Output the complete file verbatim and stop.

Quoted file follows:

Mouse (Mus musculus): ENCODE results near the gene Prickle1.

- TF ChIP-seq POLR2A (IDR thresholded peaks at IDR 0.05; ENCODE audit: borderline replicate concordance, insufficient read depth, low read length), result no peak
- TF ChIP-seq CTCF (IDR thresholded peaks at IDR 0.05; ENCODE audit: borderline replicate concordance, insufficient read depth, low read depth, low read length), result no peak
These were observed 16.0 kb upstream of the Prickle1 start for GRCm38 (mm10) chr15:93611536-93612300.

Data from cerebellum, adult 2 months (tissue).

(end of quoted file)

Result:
Mouse (Mus musculus): ENCODE results near the gene Prickle1.

- TF ChIP-seq POLR2A (IDR thresholded peaks at IDR 0.05; ENCODE audit: borderline replicate concordance, insufficient read depth, low read length), result no peak
- TF ChIP-seq CTCF (IDR thresholded peaks at IDR 0.05; ENCODE audit: borderline replicate concordance, insufficient read depth, low read depth, low read length), result no peak
These were observed 16.0 kb upstream of the Prickle1 start for GRCm38 (mm10) chr15:93611536-93612300.

Data from cerebellum, adult 2 months (tissue).